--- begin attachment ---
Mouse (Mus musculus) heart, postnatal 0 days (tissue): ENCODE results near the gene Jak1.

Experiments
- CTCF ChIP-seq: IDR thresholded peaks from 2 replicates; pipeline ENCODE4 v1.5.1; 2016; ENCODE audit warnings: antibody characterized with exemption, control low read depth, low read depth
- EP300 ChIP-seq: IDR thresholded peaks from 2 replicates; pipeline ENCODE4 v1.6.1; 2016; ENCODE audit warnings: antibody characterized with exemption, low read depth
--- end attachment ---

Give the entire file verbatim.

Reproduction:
Mouse (Mus musculus) heart, postnatal 0 days (tissue): ENCODE results near the gene Jak1.

Experiments
- CTCF ChIP-seq: IDR thresholded peaks from 2 replicates; pipeline ENCODE4 v1.5.1; 2016; ENCODE audit warnings: antibody characterized with exemption, control low read depth, low read depth
- EP300 ChIP-seq: IDR thresholded peaks from 2 replicates; pipeline ENCODE4 v1.6.1; 2016; ENCODE audit warnings: antibody characterized with exemption, low read depth